Academic journal article Environmental Health Perspectives

Mercury, Food Webs, and Marine Mammals: Implications of Diet and Climate Change for Human Health

Academic journal article Environmental Health Perspectives

Mercury, Food Webs, and Marine Mammals: Implications of Diet and Climate Change for Human Health

Article excerpt

We modeled the flow of methyl mercury, a toxic global pollutant, in the Faroe Islands marine ecosystem and compared average human methyl mercury exposure from consumption of pilot whale meat and fish (cod, Gadus morhua) with current tolerable weekly intake (TWI) levels. Under present conditions and climate change scenarios, methyl mercury increased in the ecosystem, translating into increased human exposure over time. However, we saw greater changes as a result of changing fishing mortalities. A large portion of the general human population exceed the TWI levels set by the World Health Organization [WHO; 1.6 [micro]g/kg body weight (bw)], and they all exceed the reference dose (RfD) of 0.1 [micro]g/kg bw/day set by the U.S. Environmental Protection Agency (EPA; equivalent to a TWI of 0.7 [micro]g/kg bw). As a result of an independent study documenting that Faroese children exposed prenatally to methyl mercury had reduced cognitive abilities, pregnant women have decreased their intake of whale meat and were below the TWI levels set by the WHO and the U.S. EPA. Cod had approximately 95% lower methyl mercury concentrations than did pilot whale. Thus, the high and harmful levels of methyl mercury in the diet of Faroe Islanders are driven by whale meat consumption, and the increasing impact of climate change is likely to exacerbate this situation. Significantly, base inflow rates of mercury into the environment would need to be reduced by approximately 50% to ensure levels of intake below the WHO TWI levels, given current levels of whale consumption. Key words: climate change, Ecopath, Ecosim, Ecotracer, mercury, pollutant, trophic modeling. (2005). doi:10.1289/ehp.7603 available via[Online 2 February 2005]


Although occurring naturally [United Nations Environment Programme (UNEP) 2002], mercury is a global pollutant and concerns public health when it is elevated above natural background levels, mainly through anthropogenic causes (Boening 2000). The cycling of mercury through the marine environment involves different chemical forms (Morel et al. 1998). In marine organisms, it is most commonly found as monomethyl mercury (C[H.sub.3][Hg.sup.+]) or as mercury ion ([Hg.sup.2+]; Downs et al. 1998; Morel et al. 1998). Generally, it is monomethyl mercury that is of concern because it bioaccumulates and biomagnifies at all trophic levels in the food web and can have severe toxicologic effects. Methyl mercury first gained notoriety in Minimata, Japan, after causing severe disabilities and death among people eating seafood contaminated through industrial mercury discharge accumulating through the food chain (Fujuki 1980).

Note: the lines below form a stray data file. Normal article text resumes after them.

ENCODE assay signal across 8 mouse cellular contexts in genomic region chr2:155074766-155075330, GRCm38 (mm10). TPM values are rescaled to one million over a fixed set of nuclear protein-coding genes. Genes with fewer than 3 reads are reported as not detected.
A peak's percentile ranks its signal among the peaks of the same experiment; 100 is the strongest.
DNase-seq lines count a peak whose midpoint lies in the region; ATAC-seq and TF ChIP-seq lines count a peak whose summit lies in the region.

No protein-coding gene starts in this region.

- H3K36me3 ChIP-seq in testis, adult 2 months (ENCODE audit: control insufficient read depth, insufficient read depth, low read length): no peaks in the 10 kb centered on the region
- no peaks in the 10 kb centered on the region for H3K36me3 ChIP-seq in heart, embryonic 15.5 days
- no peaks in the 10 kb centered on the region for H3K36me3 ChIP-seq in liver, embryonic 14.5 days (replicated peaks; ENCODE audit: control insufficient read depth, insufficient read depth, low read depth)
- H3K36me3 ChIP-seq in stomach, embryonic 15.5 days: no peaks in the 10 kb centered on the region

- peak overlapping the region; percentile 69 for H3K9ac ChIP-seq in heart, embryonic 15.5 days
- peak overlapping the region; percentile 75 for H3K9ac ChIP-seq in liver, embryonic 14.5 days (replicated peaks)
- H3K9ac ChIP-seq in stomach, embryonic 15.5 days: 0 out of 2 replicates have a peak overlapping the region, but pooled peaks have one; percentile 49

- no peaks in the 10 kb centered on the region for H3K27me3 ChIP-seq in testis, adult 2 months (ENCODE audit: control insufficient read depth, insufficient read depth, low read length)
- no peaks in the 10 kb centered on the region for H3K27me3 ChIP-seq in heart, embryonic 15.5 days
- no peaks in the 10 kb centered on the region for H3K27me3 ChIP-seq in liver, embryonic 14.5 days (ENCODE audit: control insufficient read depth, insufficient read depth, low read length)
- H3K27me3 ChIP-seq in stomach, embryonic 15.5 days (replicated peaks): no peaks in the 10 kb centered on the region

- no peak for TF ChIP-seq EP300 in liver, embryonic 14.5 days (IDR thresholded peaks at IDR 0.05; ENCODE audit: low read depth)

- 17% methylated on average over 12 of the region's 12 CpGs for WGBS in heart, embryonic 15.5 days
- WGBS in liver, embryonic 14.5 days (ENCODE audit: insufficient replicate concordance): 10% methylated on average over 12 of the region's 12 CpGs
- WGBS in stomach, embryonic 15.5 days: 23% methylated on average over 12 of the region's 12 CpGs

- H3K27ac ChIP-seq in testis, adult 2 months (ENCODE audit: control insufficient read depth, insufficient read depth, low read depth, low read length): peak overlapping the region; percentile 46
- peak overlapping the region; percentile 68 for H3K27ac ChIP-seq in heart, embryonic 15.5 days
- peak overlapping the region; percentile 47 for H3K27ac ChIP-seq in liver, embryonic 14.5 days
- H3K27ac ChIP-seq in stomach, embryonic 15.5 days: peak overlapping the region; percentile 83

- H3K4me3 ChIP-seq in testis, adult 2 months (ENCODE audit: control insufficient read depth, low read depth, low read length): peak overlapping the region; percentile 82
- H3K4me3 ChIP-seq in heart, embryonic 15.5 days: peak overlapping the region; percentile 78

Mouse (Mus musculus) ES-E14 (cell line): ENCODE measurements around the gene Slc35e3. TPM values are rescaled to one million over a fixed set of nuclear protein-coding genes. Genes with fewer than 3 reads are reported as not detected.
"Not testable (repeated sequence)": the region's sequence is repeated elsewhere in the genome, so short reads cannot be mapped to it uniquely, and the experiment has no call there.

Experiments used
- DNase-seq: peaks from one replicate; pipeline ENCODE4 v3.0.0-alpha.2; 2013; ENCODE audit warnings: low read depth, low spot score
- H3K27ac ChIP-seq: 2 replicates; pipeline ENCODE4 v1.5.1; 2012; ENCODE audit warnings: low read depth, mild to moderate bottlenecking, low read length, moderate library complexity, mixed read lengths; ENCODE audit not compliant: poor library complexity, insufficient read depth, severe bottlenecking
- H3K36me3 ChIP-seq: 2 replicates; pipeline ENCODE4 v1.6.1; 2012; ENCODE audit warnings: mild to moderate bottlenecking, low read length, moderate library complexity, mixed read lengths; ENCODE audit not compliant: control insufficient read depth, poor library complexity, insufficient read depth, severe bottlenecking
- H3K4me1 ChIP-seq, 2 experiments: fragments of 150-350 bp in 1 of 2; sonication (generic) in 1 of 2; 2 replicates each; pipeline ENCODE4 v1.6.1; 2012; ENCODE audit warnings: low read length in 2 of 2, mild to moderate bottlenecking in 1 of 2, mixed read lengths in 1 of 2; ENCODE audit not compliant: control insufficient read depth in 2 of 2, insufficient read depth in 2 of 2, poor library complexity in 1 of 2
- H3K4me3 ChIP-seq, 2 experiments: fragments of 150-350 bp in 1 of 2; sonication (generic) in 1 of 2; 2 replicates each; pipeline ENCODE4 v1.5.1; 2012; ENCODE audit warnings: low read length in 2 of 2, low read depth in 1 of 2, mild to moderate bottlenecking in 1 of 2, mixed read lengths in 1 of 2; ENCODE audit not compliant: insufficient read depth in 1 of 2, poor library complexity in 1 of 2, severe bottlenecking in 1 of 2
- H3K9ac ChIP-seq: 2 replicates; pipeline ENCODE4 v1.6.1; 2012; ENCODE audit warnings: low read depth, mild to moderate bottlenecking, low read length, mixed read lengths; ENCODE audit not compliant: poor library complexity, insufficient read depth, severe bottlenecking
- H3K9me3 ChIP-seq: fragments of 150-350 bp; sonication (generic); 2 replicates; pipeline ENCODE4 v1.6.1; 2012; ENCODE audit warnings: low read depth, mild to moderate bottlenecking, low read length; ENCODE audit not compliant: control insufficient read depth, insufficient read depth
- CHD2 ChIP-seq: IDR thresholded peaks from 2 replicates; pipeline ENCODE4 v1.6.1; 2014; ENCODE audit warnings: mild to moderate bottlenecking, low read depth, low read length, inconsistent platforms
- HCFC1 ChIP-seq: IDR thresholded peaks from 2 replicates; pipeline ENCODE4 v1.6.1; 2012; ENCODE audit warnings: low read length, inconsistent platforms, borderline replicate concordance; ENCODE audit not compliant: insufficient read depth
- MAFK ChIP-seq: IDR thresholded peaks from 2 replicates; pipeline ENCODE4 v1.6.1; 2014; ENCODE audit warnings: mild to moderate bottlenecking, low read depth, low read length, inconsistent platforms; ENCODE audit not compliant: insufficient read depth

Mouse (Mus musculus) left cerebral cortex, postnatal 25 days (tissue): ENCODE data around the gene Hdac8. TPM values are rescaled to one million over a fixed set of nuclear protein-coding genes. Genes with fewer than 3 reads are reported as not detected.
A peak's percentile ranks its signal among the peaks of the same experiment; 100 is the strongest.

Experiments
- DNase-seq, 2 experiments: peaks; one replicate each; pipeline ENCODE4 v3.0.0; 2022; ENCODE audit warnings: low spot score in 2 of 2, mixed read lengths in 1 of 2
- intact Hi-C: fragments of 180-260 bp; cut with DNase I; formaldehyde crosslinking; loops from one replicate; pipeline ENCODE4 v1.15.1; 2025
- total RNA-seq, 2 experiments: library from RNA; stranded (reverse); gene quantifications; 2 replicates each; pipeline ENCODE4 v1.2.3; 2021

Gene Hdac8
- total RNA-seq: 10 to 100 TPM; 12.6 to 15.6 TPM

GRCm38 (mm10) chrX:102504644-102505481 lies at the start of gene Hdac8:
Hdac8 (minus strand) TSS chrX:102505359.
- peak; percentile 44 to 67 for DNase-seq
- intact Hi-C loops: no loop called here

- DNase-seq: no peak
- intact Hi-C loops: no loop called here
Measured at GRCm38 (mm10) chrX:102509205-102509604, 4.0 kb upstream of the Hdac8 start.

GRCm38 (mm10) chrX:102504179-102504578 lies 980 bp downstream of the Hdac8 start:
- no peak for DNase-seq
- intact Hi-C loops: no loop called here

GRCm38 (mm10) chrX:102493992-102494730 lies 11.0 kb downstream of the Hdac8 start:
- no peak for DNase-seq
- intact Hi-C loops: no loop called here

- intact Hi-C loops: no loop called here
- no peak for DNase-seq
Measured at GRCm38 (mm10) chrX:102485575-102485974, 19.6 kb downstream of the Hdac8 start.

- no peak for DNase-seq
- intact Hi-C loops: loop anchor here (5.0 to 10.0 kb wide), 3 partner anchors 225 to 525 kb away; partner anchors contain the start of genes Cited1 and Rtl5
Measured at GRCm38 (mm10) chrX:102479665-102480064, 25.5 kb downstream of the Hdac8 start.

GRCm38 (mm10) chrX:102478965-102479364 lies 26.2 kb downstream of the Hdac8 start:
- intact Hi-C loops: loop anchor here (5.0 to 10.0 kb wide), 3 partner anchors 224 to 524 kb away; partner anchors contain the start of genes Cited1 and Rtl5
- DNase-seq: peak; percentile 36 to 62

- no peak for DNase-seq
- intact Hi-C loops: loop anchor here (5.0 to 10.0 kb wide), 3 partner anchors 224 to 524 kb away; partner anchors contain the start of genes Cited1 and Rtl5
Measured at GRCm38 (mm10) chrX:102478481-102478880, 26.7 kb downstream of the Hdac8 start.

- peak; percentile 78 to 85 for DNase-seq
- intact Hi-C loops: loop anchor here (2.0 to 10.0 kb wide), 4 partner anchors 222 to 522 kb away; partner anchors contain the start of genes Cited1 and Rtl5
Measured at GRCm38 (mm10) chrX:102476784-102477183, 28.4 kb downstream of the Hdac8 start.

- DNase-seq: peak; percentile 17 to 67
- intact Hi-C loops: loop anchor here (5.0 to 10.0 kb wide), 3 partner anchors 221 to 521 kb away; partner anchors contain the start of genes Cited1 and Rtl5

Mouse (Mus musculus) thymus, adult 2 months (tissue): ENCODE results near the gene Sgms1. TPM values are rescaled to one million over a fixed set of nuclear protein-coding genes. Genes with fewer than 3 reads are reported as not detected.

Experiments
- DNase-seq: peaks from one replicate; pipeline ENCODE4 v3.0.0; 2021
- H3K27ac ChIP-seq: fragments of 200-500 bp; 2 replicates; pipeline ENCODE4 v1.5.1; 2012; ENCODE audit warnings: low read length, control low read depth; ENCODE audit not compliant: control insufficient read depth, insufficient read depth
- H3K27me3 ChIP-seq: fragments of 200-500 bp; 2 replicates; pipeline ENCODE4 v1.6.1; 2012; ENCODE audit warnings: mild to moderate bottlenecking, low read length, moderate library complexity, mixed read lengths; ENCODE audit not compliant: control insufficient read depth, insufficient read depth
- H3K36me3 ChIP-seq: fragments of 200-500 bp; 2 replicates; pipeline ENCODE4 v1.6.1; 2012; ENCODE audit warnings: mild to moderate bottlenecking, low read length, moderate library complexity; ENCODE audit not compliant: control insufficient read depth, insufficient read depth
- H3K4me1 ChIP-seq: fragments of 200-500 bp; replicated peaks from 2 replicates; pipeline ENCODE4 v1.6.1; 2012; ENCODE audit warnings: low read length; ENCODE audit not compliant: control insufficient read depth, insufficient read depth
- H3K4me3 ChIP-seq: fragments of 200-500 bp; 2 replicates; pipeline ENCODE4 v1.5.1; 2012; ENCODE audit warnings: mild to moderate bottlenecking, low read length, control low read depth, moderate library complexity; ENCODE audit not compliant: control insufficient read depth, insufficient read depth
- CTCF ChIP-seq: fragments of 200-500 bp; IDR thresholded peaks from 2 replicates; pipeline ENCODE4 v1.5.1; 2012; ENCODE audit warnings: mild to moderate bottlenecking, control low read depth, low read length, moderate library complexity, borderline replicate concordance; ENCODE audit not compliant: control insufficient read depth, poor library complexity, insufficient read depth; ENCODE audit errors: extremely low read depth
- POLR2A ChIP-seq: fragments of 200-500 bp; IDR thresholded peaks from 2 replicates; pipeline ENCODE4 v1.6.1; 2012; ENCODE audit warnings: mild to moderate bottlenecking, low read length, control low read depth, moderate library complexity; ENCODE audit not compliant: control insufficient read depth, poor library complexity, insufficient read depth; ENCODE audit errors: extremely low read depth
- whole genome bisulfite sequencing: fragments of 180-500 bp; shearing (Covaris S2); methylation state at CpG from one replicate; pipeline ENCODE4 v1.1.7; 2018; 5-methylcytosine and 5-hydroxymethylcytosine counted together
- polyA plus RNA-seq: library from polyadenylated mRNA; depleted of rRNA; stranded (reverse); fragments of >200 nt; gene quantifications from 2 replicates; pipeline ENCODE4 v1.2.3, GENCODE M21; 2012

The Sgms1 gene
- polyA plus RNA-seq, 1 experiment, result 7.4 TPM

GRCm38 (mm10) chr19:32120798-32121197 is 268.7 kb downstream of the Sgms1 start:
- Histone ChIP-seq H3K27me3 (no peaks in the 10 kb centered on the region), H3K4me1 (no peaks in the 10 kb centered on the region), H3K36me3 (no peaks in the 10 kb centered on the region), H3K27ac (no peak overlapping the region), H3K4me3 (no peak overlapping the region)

Mercury concentrates in the marine environment, especially in deep ocean waters, which contain approximately 74% of the global total, compared with approximately 24 and 2% in the shallow part of the oceans and the atmosphere, respectively (Mason and Sheu 2002; Morel et al. 1998). A large portion of mercury in the ocean is transformed to [Hg.sup.2+] and becomes available for methylation (Fitzgerald and Mason 1997). Thus, methyl mercury concentrations are primarily a function of methylation and demethylation rates (Morel et al. 1998) and of sedimentation and food chain uptake (Fitzgerald and Mason 1997).

Methylation seems driven by biotic processes (UNEP 2002) and has been linked to sediment-bound sulfate-reducing bacteria (King et al. 2001). However, methylation is also thought to occur throughout the water column (Morel et al. 1998). Signifcant in light of global climate change, methylation rates are temperature dependent (Downs et al. 1998). Concentrations of mercury measured in the North Atlantic Ocean averaged approximately 1 pM (Mason et al. 1998; Mason R, personal communication), and usually 80-99% of mercury found in fish muscle tissue is methyl mercury, regardless of its concentration in the environment (Downs et al. 1998).

The population of the Faroe Islands (northeast Atlantic, 62[degrees]N, 7[degrees]W) relies heavily on marine resources, both for consumption and as a key economic activity. …

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